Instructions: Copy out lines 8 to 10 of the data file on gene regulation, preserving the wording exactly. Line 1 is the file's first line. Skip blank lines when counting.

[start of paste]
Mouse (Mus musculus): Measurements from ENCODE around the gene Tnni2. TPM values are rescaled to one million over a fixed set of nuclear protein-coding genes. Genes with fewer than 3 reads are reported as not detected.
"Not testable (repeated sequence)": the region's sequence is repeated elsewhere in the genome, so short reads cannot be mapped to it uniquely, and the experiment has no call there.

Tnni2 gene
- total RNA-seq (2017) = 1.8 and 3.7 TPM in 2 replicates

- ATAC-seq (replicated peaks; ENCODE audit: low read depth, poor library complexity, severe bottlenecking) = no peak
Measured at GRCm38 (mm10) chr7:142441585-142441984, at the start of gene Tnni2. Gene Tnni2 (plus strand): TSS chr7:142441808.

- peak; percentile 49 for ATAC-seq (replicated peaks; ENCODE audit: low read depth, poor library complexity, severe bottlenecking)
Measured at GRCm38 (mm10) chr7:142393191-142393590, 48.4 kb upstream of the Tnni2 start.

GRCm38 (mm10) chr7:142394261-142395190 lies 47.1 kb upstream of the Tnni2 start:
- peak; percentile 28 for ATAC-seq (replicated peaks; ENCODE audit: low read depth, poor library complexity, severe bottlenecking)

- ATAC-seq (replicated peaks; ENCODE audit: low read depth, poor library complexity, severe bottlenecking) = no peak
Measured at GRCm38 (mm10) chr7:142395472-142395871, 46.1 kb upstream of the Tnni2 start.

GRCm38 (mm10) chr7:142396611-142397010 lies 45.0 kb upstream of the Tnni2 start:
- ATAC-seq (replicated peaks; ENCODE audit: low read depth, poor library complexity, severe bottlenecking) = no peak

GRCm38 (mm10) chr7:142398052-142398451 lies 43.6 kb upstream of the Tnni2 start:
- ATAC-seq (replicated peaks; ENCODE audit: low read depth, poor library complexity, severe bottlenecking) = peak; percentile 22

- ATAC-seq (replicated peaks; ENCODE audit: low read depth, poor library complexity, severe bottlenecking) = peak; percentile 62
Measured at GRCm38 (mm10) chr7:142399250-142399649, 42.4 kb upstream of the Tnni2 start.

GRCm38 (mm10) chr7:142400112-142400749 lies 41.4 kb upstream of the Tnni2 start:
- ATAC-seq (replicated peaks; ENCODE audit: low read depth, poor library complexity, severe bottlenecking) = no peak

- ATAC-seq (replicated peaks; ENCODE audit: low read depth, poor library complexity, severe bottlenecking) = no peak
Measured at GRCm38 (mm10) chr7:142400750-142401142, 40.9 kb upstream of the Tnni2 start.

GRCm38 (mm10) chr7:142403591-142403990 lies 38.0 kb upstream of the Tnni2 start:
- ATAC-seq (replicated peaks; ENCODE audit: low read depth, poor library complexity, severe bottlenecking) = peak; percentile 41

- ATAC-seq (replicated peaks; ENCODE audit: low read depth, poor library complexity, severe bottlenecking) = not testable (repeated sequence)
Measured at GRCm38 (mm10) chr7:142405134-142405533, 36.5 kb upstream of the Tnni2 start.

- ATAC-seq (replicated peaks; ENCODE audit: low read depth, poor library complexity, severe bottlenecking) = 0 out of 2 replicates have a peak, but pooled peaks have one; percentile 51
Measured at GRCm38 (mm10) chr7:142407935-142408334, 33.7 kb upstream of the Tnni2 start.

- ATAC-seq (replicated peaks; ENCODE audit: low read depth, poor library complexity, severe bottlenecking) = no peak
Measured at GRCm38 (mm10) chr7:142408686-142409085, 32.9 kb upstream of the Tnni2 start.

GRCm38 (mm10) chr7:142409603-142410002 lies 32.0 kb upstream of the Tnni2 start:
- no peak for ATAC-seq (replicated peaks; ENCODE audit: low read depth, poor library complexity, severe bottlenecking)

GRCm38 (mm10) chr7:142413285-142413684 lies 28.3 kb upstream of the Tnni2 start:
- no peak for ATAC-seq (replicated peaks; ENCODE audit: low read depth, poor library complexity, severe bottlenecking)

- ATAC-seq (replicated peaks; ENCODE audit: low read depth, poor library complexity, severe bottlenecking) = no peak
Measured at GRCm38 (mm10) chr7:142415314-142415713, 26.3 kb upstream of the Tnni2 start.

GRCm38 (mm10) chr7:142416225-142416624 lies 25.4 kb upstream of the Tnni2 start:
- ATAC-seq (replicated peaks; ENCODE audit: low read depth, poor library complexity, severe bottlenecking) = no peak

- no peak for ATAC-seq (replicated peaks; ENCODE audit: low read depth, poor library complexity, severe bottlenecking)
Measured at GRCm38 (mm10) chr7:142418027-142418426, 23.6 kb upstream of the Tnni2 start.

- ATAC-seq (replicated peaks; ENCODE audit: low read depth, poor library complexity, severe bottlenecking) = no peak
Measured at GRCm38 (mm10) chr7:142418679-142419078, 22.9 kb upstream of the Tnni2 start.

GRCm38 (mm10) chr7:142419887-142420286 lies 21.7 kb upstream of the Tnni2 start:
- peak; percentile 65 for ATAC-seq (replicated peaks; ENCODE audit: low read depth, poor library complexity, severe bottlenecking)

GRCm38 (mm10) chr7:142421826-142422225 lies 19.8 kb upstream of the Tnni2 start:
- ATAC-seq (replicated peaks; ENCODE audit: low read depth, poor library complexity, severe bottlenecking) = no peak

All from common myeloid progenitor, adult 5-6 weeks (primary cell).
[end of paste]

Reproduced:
Measured at GRCm38 (mm10) chr7:142393191-142393590, 48.4 kb upstream of the Tnni2 start.

GRCm38 (mm10) chr7:142394261-142395190 lies 47.1 kb upstream of the Tnni2 start:
- peak; percentile 28 for ATAC-seq (replicated peaks; ENCODE audit: low read depth, poor library complexity, severe bottlenecking)